The trouble with first impressions is that they require us to know ourselves well enough to present only our best qualities, in order that we might invite our acquaintances to feel comfortable around us and keep them coming back for more.  Only after we’ve laid a solid foundation do we find the courage to open up and reveal our less flattering and more unstable features.

For me, my life has been all about constant growth and self-improvement.  I’ll be the first to say that there are many many times I wished I could have taken something back or done things differently, or “if only I had had the wisdom and foresight I do now” … but then, if there’s one thing I’ve come to learn, it’s that everything in life happens for a reason, even if we’re not entirely or even remotely aware of what that reason is.

“I don’t fully understand how it happened … it is at this point irrelevant.  What matters is that whatever happened, happened for a reason.” ~ Agent Smith

Science teaches us the laws of causality and conservation of all things.  Religion teaches us that God or karma or something in between is responsible for the outcome.  I think each side has a piece of the answer and that the truth is much more interesting than that.

As they say, “truth is stranger than fiction.”

Which brings us at last to the reason why I’m here now, writing this blog, sharing my thoughts with you and the world.  It’s precisely this idea of sharing that has brought me here.

I’ve never been particularly passionate about anything in my life.  I’ve never been able to follow through on any endeavor I set out for and for the longest time, I sought solutions to my problems.  I sought answers to my questions and have learned a few things along the way.  I struggled and suffered, mostly internally, and in my own mind, to find my place in the world and the reason for my being here.  And it wasn’t until recently that I found the reason behind one of the most elusive mysteries of all: why am I here?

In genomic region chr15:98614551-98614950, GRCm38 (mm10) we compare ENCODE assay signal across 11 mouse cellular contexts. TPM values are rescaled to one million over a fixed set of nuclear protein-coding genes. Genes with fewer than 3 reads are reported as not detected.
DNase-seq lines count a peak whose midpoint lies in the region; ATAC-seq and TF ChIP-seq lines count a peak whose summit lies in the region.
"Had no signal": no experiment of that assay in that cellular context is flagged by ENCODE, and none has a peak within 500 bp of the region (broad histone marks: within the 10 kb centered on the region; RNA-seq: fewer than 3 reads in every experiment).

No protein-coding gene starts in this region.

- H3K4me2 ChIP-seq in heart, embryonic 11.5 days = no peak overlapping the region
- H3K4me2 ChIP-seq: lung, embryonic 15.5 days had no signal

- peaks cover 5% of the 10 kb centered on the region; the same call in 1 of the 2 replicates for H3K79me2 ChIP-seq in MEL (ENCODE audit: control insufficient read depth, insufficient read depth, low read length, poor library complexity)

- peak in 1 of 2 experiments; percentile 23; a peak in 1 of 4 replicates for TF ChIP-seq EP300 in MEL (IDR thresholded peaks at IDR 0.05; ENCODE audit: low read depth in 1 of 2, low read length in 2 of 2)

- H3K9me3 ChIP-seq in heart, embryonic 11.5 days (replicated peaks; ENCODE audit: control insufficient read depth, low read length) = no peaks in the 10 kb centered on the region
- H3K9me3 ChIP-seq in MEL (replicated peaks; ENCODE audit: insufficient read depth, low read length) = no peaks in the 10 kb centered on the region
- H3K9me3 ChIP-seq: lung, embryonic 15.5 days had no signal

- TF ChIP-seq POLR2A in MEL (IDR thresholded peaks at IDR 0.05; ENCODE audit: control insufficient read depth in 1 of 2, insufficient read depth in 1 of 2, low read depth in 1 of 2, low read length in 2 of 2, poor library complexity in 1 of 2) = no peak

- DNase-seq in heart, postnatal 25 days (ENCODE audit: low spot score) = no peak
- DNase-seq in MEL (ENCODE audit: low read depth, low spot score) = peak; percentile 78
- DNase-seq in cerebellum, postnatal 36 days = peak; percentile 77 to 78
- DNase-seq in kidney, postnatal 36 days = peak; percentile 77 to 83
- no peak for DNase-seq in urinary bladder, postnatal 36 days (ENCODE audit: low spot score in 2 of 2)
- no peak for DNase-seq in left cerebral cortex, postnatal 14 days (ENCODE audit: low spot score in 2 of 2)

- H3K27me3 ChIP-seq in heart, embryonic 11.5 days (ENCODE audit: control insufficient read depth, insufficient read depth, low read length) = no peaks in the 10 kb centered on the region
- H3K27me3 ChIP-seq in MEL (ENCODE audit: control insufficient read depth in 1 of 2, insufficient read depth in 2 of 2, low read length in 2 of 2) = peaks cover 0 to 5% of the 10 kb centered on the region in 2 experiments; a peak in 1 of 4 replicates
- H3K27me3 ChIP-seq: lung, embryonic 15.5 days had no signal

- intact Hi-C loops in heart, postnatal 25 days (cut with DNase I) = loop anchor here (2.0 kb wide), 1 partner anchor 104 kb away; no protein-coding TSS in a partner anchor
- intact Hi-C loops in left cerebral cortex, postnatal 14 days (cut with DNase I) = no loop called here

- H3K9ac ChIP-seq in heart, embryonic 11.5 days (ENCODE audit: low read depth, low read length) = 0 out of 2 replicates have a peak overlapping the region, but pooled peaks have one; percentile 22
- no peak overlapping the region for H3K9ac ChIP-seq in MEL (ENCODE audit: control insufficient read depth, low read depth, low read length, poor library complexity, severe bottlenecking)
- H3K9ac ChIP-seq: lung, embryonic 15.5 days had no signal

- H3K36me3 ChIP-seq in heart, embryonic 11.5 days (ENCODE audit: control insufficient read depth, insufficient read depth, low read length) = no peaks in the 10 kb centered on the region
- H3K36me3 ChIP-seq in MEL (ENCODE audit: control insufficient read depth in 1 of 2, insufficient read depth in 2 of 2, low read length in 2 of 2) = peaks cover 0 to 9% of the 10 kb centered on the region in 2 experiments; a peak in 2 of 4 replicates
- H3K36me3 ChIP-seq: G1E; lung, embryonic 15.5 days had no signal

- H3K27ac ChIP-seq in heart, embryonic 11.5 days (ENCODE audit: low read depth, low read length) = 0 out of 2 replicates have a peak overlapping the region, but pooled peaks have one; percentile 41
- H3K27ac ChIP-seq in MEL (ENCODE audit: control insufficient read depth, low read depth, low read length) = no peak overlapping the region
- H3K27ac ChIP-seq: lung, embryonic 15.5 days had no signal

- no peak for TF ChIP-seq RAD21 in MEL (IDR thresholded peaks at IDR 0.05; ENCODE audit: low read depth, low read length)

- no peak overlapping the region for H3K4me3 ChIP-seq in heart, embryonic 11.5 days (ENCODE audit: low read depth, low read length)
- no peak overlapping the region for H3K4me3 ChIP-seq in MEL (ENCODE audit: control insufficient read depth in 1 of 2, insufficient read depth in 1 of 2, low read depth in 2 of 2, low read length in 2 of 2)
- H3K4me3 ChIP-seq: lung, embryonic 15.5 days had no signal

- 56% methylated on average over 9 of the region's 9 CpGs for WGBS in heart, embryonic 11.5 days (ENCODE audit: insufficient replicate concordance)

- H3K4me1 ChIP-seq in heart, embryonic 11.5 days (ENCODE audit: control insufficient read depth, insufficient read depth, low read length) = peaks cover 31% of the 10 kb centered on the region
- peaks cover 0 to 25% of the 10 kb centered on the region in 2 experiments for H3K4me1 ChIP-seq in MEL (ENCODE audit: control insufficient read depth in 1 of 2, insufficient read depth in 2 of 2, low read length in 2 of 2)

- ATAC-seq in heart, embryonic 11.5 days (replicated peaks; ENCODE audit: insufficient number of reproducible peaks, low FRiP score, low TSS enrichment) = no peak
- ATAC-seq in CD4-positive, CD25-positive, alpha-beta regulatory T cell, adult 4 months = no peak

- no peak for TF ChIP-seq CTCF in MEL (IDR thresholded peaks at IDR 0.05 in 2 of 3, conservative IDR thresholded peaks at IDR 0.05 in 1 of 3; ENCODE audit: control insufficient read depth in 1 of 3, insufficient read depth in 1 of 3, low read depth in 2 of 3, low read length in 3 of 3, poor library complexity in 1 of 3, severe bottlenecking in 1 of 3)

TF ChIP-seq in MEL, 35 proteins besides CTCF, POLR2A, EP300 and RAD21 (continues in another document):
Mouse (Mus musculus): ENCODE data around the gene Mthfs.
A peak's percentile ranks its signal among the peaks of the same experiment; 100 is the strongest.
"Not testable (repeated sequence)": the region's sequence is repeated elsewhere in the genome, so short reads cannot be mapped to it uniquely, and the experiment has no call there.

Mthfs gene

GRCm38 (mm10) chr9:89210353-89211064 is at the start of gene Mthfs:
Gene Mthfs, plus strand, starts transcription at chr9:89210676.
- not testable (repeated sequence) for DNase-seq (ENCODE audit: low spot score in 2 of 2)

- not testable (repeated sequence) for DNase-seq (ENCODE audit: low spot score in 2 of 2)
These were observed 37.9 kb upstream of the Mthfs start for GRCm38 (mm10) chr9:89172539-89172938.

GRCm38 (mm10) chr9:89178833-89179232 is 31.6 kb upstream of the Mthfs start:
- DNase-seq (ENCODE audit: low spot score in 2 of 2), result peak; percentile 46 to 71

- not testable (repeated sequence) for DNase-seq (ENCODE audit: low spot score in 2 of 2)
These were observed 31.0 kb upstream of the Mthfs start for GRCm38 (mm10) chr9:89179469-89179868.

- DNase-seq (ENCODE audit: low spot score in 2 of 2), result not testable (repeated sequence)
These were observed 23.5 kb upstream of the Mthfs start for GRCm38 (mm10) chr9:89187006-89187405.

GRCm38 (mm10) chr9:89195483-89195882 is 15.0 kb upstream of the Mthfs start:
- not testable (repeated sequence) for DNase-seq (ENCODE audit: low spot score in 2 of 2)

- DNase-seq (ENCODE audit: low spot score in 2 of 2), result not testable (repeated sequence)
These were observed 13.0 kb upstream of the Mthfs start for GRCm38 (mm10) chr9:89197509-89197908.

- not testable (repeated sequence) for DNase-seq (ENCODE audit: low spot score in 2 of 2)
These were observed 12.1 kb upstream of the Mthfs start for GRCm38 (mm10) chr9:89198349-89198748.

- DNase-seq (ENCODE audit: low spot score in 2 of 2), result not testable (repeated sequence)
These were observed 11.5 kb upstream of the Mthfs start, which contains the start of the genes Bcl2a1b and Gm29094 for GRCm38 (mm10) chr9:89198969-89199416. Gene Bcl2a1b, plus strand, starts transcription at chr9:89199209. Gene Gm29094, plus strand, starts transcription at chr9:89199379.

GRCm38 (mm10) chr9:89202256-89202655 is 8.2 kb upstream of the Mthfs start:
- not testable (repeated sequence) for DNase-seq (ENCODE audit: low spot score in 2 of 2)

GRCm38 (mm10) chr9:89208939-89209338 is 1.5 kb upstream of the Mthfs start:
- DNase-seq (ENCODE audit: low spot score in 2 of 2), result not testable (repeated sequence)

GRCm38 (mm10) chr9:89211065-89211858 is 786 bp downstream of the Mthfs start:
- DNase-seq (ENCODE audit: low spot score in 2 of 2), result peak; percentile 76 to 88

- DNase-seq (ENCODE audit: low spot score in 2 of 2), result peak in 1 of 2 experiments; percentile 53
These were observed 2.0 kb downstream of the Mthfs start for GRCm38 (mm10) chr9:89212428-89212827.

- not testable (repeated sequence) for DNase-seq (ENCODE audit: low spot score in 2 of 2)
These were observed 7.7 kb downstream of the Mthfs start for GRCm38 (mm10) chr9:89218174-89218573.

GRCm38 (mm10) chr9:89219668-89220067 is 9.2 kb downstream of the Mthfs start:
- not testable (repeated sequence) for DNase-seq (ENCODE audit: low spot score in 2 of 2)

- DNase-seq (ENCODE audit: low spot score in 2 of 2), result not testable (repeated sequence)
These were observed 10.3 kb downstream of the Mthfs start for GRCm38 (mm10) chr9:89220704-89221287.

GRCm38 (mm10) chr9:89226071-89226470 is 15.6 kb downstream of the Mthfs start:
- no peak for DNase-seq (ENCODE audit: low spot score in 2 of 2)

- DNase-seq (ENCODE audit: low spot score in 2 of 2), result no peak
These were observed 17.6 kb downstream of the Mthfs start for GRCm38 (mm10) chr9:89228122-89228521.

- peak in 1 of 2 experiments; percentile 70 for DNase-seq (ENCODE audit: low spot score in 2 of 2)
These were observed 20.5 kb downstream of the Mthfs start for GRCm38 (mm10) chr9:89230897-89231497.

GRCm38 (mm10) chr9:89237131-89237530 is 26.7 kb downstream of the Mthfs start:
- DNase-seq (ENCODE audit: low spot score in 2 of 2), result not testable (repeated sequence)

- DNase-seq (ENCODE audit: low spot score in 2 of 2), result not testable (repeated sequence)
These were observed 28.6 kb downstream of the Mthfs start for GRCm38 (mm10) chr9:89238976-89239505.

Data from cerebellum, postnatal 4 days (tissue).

What reason I have is only a small part, a mere fragment of its full potential; but it’s certainly enough for me to be able to follow through with this journey a little longer until, hopefully, I come to some sort of destination (or at least a more permanent resting place).

“There’s no escaping reason, no denying purpose; because as we both know, without purpose, we would not exist.  It is purpose that created us, purpose that connects us, purpose that pulls us that, guides us, that drives us.  It is purpose that defines us, that binds us.” ~ Agent Smith

To find the reason for one’s existence is a beautiful thing and a very empowering thought that guides us and binds us along the path of life.  My purpose in this life is inexorably linked with that of every other human being on this planet, whether I realize it or not, whether you realize it or not; whether I choose to accept and believe it or not and whether you choose to accept and believe it or not.  My passion in life has been self-improvement and fulfillment, and that means doing all I can to help others accomplish the same, to whatever path that may lead us.

And that is my reason for being here.